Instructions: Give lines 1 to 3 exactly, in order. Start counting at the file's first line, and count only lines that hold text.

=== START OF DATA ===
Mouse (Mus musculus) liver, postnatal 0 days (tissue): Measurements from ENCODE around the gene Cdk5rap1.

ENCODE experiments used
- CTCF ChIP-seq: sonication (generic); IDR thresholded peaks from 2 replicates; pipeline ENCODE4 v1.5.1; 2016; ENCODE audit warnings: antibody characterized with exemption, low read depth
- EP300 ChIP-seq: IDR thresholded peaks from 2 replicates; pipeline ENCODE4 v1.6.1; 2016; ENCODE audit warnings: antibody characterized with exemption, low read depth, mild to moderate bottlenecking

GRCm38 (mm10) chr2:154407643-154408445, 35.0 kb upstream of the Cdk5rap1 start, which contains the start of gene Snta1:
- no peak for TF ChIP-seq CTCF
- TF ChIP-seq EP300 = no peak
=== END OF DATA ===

Mouse (Mus musculus) liver, postnatal 0 days (tissue): Measurements from ENCODE around the gene Cdk5rap1.

ENCODE experiments used
- CTCF ChIP-seq: sonication (generic); IDR thresholded peaks from 2 replicates; pipeline ENCODE4 v1.5.1; 2016; ENCODE audit warnings: antibody characterized with exemption, low read depth